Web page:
Google’s landed in some hot water over their social network, Orkut which allows users to interact online, similar to the likes of MySpace and Facebook. The problems arose when Google tried running ads on the site and critics recorded them coming up next to pictures of abused children and animals.
While many Americans have never heard of Orkut before, the website has become a huge hit overseas registering more than 32 billion page views in September 07. Surprisingly, over half of these page views come from Brazil, where the website has become a surprise hit amongst citizens.
Noticing internet use was exploding in Latin America, Thiago Tavares Nunes de Oliveira, a 28-year-old Brazilian law professor, setup a nonprofit website called SaferNet which allows users to report human rights violations via their website. Mr. Tavares claimed within weeks the site started receiving hundreds of complaints, many about Orkut. It is around this time that Google’s legal troubles with Orkut began.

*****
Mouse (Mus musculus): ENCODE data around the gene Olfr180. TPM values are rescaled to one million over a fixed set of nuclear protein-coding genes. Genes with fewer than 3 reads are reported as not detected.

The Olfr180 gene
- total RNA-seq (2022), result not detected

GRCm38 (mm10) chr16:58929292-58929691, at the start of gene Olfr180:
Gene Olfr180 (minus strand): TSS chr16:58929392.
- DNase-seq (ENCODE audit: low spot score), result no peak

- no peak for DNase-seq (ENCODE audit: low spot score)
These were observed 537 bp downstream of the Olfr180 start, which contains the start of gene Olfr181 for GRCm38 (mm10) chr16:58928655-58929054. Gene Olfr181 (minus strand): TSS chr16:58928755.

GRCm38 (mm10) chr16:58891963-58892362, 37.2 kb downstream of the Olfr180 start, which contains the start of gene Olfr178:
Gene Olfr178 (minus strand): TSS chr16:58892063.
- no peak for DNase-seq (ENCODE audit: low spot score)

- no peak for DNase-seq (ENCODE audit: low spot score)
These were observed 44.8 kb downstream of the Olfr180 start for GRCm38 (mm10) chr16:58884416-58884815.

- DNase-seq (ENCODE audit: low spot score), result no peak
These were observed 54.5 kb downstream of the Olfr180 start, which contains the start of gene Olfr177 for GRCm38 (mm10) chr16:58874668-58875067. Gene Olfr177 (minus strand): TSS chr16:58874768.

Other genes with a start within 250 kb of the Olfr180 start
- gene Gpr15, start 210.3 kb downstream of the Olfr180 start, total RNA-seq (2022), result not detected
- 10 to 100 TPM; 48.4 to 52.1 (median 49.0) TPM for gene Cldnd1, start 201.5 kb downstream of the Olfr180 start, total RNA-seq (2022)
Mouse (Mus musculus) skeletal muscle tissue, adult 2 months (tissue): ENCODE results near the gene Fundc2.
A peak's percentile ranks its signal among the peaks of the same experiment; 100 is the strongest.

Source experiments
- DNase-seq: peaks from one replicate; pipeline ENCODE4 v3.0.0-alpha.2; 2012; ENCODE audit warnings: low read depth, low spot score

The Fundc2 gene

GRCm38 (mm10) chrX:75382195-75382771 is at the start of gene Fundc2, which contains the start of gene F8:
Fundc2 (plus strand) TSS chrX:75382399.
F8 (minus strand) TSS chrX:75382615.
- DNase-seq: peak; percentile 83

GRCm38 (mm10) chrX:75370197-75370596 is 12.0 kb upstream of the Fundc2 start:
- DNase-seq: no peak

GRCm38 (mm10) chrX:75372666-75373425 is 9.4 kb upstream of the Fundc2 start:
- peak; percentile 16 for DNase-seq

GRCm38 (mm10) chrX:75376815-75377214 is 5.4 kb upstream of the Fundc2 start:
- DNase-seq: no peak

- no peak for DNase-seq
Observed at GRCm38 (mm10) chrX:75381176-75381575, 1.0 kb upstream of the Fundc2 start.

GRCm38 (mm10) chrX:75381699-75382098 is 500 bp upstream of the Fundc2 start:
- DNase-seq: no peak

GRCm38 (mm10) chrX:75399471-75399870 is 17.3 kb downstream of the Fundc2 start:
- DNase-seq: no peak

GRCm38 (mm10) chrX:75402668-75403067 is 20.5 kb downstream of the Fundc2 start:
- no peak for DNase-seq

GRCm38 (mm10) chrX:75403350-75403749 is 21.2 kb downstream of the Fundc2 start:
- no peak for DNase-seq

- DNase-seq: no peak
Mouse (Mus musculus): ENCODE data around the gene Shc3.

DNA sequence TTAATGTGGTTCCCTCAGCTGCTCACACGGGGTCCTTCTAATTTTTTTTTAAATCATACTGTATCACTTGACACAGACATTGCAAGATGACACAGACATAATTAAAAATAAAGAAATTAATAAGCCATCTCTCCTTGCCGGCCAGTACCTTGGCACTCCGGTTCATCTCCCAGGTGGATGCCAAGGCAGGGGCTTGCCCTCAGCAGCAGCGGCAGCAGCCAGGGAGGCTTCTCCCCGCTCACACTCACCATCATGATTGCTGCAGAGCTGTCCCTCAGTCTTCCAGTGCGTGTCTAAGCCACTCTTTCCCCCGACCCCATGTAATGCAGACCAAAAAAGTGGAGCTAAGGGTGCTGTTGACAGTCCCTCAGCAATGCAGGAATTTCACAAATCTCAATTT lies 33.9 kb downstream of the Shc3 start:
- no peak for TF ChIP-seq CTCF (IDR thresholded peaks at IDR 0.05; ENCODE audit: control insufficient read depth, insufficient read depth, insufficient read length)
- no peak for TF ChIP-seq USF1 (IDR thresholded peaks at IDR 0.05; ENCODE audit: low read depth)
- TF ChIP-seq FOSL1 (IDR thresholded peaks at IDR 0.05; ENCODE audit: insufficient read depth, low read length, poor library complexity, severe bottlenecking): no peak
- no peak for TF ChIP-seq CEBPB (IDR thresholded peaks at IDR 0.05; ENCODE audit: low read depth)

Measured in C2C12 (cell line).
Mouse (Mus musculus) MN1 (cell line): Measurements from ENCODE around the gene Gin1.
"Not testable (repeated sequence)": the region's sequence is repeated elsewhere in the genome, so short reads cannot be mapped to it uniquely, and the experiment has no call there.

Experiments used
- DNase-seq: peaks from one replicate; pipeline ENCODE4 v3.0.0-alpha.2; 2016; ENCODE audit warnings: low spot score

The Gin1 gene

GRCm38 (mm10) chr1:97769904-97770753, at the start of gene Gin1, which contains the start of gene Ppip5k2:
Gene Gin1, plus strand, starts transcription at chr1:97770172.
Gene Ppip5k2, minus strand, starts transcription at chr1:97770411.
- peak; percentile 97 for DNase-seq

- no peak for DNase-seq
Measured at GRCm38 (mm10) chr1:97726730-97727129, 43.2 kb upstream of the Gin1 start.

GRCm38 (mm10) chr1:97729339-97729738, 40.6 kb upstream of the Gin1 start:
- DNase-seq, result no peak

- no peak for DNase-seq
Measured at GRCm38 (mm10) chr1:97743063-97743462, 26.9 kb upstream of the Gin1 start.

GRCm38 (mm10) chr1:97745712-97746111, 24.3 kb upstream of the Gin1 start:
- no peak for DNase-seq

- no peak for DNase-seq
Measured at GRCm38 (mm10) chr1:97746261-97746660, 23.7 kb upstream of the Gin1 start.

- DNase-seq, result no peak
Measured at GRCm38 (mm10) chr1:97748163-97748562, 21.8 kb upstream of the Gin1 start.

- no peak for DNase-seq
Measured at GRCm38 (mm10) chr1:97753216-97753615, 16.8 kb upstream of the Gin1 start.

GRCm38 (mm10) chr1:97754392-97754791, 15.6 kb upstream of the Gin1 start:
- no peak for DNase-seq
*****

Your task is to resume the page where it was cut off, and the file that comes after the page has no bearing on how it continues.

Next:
Mr. Tavares says he then tried contacting Google to report the problem, but never heard back from his many meeting requests. In early 2006, he gave a Google press officer a CD containing 220 pages of evidence of alleged Orkut crimes, but nothing resulted from his actions.
Legal action has since been ramped up to the point where the head of Google Brazilian operations is facing criminal contempt charges for refusing to turn Orkut users’ data over to police. Next month, there is also a hearing that could see Google fined $100,000 per day, or the forced shutdown of its Brazil office. In August this year, Google responded to these legal threats by pulling all advertising from Orkut.
I’m sure scandals like this will be closely monitored by other social networks, as it threatens the business model many of these websites are founded on. If this model is under threat, it may force other social networks to rethink their monetization strategy.